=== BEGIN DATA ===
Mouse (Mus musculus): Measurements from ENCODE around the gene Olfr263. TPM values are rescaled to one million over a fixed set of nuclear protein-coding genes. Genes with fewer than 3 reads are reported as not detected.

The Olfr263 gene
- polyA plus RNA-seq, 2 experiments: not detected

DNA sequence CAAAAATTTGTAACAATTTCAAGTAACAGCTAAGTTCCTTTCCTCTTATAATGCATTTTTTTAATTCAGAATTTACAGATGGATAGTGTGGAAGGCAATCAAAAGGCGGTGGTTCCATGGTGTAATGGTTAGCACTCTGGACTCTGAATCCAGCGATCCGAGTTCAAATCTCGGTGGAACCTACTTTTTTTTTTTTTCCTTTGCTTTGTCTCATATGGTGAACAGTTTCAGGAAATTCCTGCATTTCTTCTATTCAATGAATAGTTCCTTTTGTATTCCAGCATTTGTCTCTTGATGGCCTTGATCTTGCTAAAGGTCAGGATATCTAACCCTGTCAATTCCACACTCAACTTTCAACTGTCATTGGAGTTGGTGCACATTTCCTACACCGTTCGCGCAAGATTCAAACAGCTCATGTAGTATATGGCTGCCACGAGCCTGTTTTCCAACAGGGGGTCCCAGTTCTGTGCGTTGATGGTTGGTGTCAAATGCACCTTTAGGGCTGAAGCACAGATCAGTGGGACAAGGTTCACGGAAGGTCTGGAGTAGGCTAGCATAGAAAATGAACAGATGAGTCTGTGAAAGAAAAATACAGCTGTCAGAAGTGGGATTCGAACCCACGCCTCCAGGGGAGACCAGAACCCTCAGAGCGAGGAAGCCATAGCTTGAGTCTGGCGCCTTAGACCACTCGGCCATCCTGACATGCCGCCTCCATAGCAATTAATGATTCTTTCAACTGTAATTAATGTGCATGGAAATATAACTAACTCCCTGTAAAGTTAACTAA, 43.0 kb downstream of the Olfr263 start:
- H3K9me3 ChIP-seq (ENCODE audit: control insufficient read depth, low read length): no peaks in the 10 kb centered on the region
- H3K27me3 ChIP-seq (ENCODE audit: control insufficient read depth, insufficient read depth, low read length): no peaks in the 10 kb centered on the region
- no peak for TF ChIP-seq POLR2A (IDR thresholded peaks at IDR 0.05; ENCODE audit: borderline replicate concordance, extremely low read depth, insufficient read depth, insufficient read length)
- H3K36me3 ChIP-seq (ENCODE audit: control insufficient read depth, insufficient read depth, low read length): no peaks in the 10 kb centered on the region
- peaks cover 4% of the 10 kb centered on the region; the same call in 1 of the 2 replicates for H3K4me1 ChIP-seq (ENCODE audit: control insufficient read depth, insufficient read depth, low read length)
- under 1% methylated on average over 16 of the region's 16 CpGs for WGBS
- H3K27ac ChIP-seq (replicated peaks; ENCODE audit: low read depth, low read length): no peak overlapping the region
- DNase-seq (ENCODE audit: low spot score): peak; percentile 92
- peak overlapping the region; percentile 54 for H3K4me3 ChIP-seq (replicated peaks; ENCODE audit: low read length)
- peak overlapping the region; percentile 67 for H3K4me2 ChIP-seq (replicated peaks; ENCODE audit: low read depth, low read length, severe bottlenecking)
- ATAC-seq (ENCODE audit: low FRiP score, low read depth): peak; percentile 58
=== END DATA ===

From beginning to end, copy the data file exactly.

Mouse (Mus musculus): Measurements from ENCODE around the gene Olfr263. TPM values are rescaled to one million over a fixed set of nuclear protein-coding genes. Genes with fewer than 3 reads are reported as not detected.

The Olfr263 gene
- polyA plus RNA-seq, 2 experiments: not detected

DNA sequence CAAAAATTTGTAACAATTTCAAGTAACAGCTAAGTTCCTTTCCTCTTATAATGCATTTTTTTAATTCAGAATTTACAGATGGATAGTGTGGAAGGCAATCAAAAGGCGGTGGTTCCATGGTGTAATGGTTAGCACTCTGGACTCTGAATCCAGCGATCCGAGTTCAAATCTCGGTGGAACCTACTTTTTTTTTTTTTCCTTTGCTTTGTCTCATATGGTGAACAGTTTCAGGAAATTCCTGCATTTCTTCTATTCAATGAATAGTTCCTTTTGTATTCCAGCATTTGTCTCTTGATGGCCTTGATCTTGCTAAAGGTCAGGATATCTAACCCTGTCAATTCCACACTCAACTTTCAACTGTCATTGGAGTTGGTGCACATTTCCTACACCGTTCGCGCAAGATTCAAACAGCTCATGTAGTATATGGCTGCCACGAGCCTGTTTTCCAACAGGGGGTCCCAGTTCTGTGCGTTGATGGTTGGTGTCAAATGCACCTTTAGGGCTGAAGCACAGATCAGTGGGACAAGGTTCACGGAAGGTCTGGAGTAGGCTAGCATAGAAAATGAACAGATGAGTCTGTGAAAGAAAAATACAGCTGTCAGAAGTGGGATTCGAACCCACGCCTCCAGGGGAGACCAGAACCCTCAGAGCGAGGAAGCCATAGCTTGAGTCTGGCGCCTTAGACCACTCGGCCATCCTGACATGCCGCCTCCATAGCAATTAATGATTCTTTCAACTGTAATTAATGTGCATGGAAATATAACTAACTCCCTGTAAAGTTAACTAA, 43.0 kb downstream of the Olfr263 start:
- H3K9me3 ChIP-seq (ENCODE audit: control insufficient read depth, low read length): no peaks in the 10 kb centered on the region
- H3K27me3 ChIP-seq (ENCODE audit: control insufficient read depth, insufficient read depth, low read length): no peaks in the 10 kb centered on the region
- no peak for TF ChIP-seq POLR2A (IDR thresholded peaks at IDR 0.05; ENCODE audit: borderline replicate concordance, extremely low read depth, insufficient read depth, insufficient read length)
- H3K36me3 ChIP-seq (ENCODE audit: control insufficient read depth, insufficient read depth, low read length): no peaks in the 10 kb centered on the region
- peaks cover 4% of the 10 kb centered on the region; the same call in 1 of the 2 replicates for H3K4me1 ChIP-seq (ENCODE audit: control insufficient read depth, insufficient read depth, low read length)
- under 1% methylated on average over 16 of the region's 16 CpGs for WGBS
- H3K27ac ChIP-seq (replicated peaks; ENCODE audit: low read depth, low read length): no peak overlapping the region
- DNase-seq (ENCODE audit: low spot score): peak; percentile 92
- peak overlapping the region; percentile 54 for H3K4me3 ChIP-seq (replicated peaks; ENCODE audit: low read length)
- peak overlapping the region; percentile 67 for H3K4me2 ChIP-seq (replicated peaks; ENCODE audit: low read depth, low read length, severe bottlenecking)
- ATAC-seq (ENCODE audit: low FRiP score, low read depth): peak; percentile 58